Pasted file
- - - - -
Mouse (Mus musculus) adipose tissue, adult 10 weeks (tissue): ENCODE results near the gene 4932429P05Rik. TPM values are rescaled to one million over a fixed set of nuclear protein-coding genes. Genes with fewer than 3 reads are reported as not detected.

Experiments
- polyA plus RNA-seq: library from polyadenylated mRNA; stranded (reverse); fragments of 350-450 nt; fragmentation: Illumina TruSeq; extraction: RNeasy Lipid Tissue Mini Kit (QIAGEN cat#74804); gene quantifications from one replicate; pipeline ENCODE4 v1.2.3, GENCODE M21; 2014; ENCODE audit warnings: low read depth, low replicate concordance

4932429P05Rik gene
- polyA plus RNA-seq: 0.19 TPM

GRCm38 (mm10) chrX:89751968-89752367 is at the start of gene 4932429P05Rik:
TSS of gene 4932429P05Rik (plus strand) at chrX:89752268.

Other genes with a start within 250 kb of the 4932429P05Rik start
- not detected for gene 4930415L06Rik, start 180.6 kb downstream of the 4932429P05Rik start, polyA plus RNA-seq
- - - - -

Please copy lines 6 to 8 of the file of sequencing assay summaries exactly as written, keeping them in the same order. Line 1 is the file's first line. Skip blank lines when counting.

GRCm38 (mm10) chrX:89751968-89752367 is at the start of gene 4932429P05Rik:
TSS of gene 4932429P05Rik (plus strand) at chrX:89752268.

Other genes with a start within 250 kb of the 4932429P05Rik start